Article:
I hate to say it, folks, but your kids are going to be OK.
I know, I know. You want to freak out about how they’ll never live in the world you had as a kid. Your parents and their parents and their parents and on and on all felt the same thing. “Look at these kids nowadays, with their high-cut loincloths and fire and wheels and such. I never had to use an atlatl to kill a saber-toothed tiger. We had spears.”
Do you even remember the ’80s?! Not a day went by when adults weren’t freaking out about nuclear holocaust or killer bees or how we were all going to get AIDS.
Were it possible to promise you that they will never get sick, or get into an accident, or be accosted by some random maniac, I’d tell you. But we both know that’s impossible. That said, they’re going to be OK.
I know this for two reasons: 1) They’re kids, and 2) They’re your kids.
Do you understand the infinitely impossible series of random occurrences that brought you to this point in time? Can you grasp the supernovas and volcanic eruptions and fly farts that kicked out the atoms that eventually became you? You’re amazing!
I mean, look at you. You could be doing anything in the world right now, and you’re reading some pointless pap written by a man who spent three years working on a novel that as of this moment has only sold 17 copies. (No, I just checked: 16. 16 copies.) Do you have any idea how terribly interesting that makes you as an individual?
I was browsing my Facebook friends list the other day in preparation for another project, and realized that I know hundreds of incredibly mundane yet painfully fascinating individuals. In the past couple days, several of those individuals have posted their longing for the old days when they were safe and there was a world their kids could live safely in.
That world never existed. The only difference was we were kids and we got over it.
Do you even remember the ’80s?! Not a day went by when adults weren’t freaking out about nuclear holocaust or killer bees or how we were all going to get AIDS. And yet, here we are.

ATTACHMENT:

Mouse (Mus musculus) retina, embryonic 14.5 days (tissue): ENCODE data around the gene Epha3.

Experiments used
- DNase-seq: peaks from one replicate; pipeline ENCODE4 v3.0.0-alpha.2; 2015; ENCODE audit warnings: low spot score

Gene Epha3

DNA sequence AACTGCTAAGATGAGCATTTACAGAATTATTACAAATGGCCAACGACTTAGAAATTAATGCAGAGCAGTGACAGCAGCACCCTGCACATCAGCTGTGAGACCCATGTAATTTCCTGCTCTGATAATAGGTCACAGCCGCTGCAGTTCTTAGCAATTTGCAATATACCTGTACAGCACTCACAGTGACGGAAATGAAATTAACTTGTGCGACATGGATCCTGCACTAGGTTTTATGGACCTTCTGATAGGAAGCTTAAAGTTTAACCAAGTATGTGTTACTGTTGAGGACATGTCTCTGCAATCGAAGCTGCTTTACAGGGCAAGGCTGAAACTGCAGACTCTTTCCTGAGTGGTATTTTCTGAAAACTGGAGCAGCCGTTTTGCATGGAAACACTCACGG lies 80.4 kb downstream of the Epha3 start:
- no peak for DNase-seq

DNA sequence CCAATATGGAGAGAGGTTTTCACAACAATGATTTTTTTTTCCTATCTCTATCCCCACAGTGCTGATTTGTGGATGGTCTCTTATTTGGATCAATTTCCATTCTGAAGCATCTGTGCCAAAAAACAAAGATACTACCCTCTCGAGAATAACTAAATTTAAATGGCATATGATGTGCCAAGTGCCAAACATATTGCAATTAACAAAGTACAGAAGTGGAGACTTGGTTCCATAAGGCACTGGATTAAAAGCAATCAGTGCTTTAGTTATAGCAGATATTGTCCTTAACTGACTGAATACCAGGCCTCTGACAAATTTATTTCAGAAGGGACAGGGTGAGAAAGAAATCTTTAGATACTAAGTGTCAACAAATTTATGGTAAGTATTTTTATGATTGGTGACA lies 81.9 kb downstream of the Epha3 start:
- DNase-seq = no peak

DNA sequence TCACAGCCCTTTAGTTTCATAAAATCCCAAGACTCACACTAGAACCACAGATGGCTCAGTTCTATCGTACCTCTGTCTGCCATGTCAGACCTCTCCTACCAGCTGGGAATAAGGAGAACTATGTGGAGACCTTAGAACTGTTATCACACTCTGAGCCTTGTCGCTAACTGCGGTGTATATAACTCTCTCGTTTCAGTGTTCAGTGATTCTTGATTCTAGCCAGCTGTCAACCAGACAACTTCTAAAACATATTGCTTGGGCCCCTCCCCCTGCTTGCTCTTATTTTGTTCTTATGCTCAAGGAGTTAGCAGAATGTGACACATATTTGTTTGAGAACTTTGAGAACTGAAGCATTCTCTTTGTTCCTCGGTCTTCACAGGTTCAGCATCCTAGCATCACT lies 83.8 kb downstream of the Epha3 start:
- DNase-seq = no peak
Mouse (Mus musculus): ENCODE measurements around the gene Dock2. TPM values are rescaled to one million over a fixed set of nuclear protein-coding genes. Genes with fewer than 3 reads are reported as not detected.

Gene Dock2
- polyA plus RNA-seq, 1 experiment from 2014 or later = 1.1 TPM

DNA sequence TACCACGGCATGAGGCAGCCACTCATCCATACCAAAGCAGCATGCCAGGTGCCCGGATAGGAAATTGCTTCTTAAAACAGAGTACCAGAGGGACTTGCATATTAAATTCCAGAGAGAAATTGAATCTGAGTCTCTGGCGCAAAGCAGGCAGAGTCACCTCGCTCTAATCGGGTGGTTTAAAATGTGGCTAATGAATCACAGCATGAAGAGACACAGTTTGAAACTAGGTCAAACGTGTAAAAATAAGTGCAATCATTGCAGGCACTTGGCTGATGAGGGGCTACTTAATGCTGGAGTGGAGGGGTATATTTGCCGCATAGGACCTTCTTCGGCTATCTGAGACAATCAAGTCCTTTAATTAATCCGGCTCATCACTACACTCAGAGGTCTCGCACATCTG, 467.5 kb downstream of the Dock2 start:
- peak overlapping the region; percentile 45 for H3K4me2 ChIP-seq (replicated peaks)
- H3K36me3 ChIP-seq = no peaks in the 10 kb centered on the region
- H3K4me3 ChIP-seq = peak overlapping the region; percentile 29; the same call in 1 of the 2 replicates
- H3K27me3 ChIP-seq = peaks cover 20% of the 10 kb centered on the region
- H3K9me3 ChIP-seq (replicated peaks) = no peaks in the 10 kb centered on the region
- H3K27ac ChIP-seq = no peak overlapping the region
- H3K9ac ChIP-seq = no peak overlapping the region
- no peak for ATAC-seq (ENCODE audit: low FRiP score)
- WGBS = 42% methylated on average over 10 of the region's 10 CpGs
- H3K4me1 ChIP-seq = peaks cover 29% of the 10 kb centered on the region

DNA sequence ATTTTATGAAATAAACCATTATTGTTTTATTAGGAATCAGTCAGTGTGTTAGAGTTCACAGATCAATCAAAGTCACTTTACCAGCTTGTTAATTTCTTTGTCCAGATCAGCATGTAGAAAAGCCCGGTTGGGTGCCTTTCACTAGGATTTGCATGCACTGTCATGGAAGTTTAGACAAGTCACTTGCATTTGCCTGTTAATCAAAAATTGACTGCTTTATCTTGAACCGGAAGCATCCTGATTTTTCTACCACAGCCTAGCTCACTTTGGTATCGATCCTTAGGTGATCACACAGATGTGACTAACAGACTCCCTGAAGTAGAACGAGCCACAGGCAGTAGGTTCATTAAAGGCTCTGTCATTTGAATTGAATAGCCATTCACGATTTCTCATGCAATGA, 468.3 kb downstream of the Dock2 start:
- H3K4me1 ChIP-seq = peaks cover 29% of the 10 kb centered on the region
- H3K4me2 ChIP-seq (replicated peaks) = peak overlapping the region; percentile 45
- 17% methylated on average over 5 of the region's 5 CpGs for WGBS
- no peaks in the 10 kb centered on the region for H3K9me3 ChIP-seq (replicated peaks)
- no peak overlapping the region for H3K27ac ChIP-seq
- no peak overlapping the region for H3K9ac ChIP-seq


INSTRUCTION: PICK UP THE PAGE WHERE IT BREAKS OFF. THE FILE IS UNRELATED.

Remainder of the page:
Maybe as children we had the ability to recognize how panicky and dimwitted adults all were. Or maybe as kids we still had the power to say to ourselves, “Well, that certainly sucks, but my God, we’re having pizza for dinner.”
As kids we still had the power to say to ourselves, “Well, that certainly sucks, but my God, we’re having pizza for dinner.”
I don’t want to dismiss tragedy, and I’m not trying to; however, I also don’t want to lend credence to all those people on the social networks freaking the hell out as though the world is coming to an end. It most certainly IS NOT.
My point is, you were a kid during some pretty nasty events, and I’m not even going into the things you personally had to survive that no one else knows about firsthand, but you’re here and you’re doing alright. I know that because you’re reading this on some electronic device that is prohibitively expensive and that you wouldn’t have access to without a job or spouse or parent who cares enough about you to let you use it.
You being OK brings me to reason #1 that your kids are going to be alright: They’re kids.
Terribly malleable things, children. Not that I have them, but maybe that’s why I don’t see them as these fragile little porcelain psyches that’ll never be able to deal with what the world of the future will throw at them.